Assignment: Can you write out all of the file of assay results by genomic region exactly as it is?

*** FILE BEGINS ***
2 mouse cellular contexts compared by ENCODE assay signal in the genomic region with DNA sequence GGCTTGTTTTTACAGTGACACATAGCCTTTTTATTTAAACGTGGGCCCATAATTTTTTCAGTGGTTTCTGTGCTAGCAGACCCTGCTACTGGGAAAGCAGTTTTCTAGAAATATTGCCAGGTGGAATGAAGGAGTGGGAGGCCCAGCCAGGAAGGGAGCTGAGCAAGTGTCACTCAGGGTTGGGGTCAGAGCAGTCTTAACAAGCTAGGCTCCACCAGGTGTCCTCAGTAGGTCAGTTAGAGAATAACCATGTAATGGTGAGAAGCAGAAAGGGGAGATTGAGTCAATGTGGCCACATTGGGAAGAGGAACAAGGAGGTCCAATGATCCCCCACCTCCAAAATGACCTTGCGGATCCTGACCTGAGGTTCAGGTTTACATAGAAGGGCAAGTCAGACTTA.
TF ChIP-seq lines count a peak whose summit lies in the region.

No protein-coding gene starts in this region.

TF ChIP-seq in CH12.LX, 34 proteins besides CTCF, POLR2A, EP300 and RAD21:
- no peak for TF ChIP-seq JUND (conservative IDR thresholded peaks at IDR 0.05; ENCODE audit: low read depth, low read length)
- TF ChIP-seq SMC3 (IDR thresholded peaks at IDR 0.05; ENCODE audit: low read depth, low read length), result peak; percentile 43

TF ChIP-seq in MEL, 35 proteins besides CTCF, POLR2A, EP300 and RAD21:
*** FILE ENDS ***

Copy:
2 mouse cellular contexts compared by ENCODE assay signal in the genomic region with DNA sequence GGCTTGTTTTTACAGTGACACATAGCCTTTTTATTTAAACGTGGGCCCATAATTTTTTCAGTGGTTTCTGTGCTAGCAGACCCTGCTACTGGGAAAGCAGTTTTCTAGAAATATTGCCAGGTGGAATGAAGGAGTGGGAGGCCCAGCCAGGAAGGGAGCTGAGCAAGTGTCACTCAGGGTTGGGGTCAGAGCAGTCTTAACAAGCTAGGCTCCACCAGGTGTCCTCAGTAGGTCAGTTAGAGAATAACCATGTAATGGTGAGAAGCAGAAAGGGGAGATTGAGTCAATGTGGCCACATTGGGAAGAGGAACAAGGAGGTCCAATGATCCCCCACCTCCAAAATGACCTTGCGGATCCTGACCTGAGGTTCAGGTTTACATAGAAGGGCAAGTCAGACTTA.
TF ChIP-seq lines count a peak whose summit lies in the region.

No protein-coding gene starts in this region.

TF ChIP-seq in CH12.LX, 34 proteins besides CTCF, POLR2A, EP300 and RAD21:
- no peak for TF ChIP-seq JUND (conservative IDR thresholded peaks at IDR 0.05; ENCODE audit: low read depth, low read length)
- TF ChIP-seq SMC3 (IDR thresholded peaks at IDR 0.05; ENCODE audit: low read depth, low read length), result peak; percentile 43

TF ChIP-seq in MEL, 35 proteins besides CTCF, POLR2A, EP300 and RAD21: